New York State’s potential recreational marijuana legalization poses few financial benefits and a bundle of burdens for the Town and Village of New Paltz, if passed.
In his annual State of the State Address, Gov. Andrew Cuomo offered the legalization as a means to fill the $6 billion deficit in the state budget, according to a New York Times article. As state officials bicker over where the legal weed tax revenue will fit into the 2020 budget, municipalities wonder where the money to enact the plan on the local level will come from.
“While I’m in support [of legalization], we shouldn’t be asked to bear the burden of it without reaping some benefits,” said Town Supervisor Neil Bettez.
In fact, Bettez claims that there are nearly no benefits for the Town and Village. While Gov. Cuomo claims that the state could reap nearly $300 million in extra tax dollars, New Paltz would virtually see none of it. The lion’s share of sale tax revenue goes back to the state, another large chunk is given to Ulster County and the City of Kingston and the remaining 3% is split among the remaining towns and villages. Bettez explained that for $150 of sales, New Paltz receives a penny in return.
Another impending cost New Paltz would face after legalization is the new training necessary for the New Paltz Police Department (NPPD). While every officer is trained to assess drivers under the influence of alcohol, most NPPD officers aren’t certified to recognize impairment from other drugs like marijuana. Lieutenant Robert Lucchesi of the NPPD explained how some officers may have to be trained as drug recognition experts (DRE). Officers with DRE certifications undergo thorough training in order to test and arrest drivers who are stoned at the wheel. Although it’s unclear how much this training would cost, Lucchesi said that he would want at least three DRE officers in the department.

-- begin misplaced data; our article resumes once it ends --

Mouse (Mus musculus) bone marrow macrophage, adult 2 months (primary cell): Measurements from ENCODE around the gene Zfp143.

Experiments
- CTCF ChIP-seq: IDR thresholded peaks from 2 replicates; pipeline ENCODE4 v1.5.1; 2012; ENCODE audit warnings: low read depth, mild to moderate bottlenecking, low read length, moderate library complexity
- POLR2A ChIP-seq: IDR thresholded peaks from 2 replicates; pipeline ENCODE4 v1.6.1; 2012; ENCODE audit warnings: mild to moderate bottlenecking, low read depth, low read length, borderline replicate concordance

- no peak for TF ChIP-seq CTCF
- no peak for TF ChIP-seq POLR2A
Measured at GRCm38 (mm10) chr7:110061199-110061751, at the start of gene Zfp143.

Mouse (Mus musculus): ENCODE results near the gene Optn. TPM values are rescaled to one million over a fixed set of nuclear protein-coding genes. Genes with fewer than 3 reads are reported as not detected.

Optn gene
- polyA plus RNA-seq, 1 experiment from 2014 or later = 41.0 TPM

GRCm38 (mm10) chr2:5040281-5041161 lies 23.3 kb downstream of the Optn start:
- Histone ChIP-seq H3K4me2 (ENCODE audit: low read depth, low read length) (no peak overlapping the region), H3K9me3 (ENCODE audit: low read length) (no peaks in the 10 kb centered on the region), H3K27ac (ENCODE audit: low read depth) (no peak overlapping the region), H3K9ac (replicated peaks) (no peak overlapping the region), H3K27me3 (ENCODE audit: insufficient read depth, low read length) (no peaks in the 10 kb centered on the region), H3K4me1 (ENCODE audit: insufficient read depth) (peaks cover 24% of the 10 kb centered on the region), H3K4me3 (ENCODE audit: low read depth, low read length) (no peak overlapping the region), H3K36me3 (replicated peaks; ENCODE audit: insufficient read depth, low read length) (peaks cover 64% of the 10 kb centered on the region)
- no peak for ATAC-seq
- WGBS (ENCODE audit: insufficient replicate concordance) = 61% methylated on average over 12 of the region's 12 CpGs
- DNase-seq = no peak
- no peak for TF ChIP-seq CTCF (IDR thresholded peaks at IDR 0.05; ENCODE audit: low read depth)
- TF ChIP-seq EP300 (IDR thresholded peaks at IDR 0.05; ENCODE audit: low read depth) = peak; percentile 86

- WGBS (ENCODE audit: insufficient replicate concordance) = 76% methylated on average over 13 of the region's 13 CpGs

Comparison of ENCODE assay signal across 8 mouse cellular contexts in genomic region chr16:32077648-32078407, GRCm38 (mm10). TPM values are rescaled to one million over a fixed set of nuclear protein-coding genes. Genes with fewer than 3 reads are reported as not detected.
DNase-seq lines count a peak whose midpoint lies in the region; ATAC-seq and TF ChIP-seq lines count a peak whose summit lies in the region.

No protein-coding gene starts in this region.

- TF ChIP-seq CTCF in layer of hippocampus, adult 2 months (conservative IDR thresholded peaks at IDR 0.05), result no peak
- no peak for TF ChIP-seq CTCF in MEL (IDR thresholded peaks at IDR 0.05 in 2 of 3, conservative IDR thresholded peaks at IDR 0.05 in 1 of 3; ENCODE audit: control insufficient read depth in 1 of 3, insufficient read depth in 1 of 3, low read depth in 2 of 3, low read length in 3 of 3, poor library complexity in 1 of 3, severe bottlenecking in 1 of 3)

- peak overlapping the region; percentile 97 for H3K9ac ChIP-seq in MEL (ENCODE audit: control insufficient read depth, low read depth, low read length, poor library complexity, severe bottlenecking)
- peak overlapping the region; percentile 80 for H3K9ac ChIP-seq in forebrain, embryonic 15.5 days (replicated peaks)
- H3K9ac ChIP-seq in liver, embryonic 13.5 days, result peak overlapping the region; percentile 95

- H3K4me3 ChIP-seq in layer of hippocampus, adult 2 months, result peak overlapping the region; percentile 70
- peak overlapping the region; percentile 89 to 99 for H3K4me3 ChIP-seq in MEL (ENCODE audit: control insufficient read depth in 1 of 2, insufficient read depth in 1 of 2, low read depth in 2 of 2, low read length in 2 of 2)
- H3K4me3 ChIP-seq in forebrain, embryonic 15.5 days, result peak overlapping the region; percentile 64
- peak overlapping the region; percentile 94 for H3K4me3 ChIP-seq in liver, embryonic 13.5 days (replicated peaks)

Ultimately the decision is out of the hands of New Paltz officials and in the palm of the county government. Ulster County Legislator Laura Petit, of Esopus, said that the County ultimately chooses whether to opt-in to the legalization. She explained that while the county may support smoking and vaping mairjuana, it may steer away from edible marijuana candies.
“[The legislature] is in favor [of legalization] for the most part because of the known medical purposes,” Petit said. “There has been some pushback from the community that [marijuana] may be a gateway drug.”
Petit and her fellow legislators have not been handed the legislation yet, leaving many minor details up in the air. According to Petit, legislators have not discussed whether the county would help pay for local changes in infrastructure should legalization make its way upstate.
Eric Wood, Hudson Valley regional coordinator for the New York Public Interest Research Group, echoes Bettez’s call for community compensation. His concerns lie more with communities who have been unfairly criminalized and disrupted by harsher marijuana laws in the past.
“There needs to be a fund set up so some of the tax revenue from sales goes back to the communities who have been impacted,” Wood said.